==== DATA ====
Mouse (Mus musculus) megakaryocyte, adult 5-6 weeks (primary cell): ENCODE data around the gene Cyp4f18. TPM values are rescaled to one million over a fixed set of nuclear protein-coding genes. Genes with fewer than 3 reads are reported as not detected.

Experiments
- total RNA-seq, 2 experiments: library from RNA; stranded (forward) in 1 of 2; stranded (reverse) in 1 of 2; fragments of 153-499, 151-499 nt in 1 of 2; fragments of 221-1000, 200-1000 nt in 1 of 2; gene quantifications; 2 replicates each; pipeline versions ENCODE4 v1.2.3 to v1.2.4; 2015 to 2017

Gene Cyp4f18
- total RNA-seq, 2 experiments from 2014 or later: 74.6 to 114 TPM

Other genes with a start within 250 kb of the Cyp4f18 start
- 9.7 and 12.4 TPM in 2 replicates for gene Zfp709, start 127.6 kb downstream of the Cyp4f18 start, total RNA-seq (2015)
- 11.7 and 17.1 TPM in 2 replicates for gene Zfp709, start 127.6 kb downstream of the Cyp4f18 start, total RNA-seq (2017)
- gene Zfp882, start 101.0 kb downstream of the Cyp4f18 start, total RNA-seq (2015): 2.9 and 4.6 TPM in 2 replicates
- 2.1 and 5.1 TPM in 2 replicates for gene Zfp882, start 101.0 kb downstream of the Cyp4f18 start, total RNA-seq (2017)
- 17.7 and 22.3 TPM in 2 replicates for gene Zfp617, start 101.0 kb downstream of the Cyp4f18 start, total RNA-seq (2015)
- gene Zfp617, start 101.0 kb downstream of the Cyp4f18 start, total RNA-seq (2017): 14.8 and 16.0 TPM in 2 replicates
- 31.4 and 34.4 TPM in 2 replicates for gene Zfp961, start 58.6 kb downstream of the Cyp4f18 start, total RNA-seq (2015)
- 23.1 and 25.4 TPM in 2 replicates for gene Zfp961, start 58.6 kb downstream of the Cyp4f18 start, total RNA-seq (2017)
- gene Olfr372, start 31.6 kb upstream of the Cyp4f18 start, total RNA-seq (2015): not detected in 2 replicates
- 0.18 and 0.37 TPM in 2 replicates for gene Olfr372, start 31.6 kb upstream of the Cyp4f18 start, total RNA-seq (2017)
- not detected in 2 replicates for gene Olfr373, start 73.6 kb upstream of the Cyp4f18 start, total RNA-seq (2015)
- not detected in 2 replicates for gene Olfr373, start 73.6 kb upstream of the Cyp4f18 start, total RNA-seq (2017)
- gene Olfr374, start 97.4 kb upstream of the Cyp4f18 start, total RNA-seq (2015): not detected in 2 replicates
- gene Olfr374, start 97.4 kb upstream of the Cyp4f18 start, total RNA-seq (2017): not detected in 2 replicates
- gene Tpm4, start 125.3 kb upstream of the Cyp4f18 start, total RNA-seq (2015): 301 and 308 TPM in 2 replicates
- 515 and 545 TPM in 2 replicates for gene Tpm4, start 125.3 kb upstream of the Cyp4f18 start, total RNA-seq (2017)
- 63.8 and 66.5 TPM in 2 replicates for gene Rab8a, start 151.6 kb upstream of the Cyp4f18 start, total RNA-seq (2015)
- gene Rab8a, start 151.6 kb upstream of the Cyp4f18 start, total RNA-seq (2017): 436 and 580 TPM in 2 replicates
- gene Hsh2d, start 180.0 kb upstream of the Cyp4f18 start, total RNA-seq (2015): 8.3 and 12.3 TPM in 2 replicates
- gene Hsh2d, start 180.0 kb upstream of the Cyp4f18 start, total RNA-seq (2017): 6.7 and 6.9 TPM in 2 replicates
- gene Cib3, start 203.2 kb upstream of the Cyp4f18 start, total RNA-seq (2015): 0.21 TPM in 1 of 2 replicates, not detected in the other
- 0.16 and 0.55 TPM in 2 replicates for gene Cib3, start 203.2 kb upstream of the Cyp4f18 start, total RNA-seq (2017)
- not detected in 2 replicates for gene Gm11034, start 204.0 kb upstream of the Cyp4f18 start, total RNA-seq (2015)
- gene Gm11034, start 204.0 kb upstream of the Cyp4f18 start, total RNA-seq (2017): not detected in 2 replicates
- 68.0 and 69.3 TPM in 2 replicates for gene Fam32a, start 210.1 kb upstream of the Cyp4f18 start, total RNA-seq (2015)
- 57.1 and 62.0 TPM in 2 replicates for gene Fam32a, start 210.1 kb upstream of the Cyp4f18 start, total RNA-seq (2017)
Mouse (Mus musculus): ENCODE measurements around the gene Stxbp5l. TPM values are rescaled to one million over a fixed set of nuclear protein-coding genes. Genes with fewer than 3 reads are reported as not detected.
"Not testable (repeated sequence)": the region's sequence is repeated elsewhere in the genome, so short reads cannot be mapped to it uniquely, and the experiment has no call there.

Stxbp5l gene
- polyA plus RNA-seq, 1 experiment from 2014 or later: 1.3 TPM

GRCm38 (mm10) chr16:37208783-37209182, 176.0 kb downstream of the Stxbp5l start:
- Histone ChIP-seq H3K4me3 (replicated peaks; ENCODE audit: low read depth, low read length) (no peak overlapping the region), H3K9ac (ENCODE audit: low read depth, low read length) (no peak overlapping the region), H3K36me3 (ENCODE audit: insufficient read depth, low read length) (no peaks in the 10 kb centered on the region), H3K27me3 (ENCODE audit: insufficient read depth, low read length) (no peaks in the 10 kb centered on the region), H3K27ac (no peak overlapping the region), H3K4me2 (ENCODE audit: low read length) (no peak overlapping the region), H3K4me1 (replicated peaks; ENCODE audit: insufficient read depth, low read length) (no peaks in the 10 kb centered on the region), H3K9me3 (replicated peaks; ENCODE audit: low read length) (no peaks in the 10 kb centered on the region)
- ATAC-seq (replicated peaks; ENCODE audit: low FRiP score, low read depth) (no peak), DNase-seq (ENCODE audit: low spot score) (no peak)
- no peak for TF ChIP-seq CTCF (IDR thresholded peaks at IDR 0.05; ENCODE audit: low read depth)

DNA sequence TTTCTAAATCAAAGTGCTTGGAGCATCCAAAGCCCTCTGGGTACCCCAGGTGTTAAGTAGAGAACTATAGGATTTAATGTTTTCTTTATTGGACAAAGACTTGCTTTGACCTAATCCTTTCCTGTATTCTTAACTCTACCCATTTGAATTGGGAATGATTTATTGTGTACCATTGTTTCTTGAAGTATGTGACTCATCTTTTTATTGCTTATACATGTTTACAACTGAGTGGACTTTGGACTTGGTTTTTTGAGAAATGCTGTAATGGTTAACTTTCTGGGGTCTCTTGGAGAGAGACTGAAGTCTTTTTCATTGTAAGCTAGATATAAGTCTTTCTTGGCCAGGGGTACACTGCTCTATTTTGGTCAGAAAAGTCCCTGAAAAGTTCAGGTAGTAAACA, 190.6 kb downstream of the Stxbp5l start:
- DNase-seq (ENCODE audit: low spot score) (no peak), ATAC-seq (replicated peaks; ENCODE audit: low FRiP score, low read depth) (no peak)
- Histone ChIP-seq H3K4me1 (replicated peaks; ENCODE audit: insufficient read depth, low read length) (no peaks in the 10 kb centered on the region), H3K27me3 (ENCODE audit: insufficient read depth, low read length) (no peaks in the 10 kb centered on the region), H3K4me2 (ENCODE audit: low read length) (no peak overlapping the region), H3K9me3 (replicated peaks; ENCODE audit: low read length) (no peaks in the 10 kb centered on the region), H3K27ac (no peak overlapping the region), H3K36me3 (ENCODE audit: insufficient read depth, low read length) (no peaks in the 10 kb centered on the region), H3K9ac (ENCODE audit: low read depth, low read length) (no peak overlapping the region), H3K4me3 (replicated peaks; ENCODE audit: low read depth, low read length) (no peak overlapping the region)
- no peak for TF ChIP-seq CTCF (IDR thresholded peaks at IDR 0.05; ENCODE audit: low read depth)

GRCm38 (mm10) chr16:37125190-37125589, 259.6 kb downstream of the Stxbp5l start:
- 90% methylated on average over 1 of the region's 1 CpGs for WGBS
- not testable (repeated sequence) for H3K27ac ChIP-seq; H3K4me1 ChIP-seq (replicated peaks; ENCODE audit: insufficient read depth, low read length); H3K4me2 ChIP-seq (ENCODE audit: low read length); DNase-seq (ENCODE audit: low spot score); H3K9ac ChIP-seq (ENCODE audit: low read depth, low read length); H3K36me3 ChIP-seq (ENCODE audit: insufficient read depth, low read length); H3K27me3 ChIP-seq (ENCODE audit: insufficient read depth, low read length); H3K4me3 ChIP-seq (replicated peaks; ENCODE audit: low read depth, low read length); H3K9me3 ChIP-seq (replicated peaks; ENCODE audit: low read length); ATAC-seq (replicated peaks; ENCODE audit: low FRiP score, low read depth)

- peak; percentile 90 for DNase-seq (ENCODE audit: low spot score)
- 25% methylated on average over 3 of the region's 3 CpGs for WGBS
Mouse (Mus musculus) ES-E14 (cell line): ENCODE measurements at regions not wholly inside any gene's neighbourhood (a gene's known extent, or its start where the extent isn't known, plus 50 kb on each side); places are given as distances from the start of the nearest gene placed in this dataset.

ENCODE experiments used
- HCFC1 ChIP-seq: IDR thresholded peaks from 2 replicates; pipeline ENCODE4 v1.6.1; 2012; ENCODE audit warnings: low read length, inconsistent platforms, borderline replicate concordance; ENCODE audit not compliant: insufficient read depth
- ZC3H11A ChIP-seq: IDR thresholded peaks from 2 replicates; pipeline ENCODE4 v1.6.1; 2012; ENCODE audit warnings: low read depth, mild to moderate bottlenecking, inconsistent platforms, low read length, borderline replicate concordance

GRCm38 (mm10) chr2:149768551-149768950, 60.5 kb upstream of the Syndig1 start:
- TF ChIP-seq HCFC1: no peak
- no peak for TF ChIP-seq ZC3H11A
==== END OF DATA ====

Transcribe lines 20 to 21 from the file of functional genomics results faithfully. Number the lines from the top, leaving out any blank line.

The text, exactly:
- gene Olfr374, start 97.4 kb upstream of the Cyp4f18 start, total RNA-seq (2017): not detected in 2 replicates
- gene Tpm4, start 125.3 kb upstream of the Cyp4f18 start, total RNA-seq (2015): 301 and 308 TPM in 2 replicates